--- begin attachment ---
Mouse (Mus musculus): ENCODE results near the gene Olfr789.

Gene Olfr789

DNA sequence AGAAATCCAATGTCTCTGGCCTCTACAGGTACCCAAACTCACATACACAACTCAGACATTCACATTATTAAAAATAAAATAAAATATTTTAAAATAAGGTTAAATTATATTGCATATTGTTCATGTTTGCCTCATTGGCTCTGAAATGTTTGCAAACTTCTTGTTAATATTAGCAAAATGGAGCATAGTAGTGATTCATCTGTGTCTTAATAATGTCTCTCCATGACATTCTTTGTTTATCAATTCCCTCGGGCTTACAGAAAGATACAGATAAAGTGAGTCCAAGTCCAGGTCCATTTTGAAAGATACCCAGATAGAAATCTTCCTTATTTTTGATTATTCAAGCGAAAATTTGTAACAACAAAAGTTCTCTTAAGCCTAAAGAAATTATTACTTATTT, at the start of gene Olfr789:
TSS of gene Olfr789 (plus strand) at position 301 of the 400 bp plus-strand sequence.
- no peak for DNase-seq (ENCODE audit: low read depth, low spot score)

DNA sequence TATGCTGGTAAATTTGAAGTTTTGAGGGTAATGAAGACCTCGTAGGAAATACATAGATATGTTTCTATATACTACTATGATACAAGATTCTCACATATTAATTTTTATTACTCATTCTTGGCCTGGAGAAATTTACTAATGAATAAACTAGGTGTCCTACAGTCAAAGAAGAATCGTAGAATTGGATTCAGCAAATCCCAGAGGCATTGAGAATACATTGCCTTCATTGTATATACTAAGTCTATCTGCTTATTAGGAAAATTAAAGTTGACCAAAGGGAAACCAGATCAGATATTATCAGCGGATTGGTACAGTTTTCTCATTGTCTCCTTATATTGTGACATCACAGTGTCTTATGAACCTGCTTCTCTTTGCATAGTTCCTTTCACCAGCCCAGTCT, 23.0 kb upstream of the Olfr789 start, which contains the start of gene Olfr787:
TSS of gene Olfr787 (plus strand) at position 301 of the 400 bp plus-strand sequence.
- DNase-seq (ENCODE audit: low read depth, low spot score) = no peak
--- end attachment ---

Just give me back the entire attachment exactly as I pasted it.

Mouse (Mus musculus): ENCODE results near the gene Olfr789.

Gene Olfr789

DNA sequence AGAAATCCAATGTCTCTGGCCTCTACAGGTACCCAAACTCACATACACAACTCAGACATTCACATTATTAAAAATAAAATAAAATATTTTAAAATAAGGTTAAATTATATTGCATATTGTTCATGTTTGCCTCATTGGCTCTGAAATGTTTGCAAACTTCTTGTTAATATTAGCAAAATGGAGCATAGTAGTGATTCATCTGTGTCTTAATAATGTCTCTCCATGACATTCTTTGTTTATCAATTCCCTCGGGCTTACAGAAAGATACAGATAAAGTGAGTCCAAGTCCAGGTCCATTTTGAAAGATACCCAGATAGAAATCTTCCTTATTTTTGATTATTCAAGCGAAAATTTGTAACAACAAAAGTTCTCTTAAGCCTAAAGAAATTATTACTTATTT, at the start of gene Olfr789:
TSS of gene Olfr789 (plus strand) at position 301 of the 400 bp plus-strand sequence.
- no peak for DNase-seq (ENCODE audit: low read depth, low spot score)

DNA sequence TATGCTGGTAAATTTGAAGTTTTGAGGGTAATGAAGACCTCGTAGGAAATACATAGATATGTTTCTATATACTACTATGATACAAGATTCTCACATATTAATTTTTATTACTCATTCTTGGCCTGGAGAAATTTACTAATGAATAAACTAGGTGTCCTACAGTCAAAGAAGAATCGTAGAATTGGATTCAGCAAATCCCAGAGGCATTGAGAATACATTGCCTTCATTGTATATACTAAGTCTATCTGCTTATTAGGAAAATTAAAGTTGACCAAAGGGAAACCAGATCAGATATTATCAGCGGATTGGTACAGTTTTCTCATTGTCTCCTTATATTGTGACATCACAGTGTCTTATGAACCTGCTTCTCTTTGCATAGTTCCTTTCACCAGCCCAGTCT, 23.0 kb upstream of the Olfr789 start, which contains the start of gene Olfr787:
TSS of gene Olfr787 (plus strand) at position 301 of the 400 bp plus-strand sequence.
- DNase-seq (ENCODE audit: low read depth, low spot score) = no peak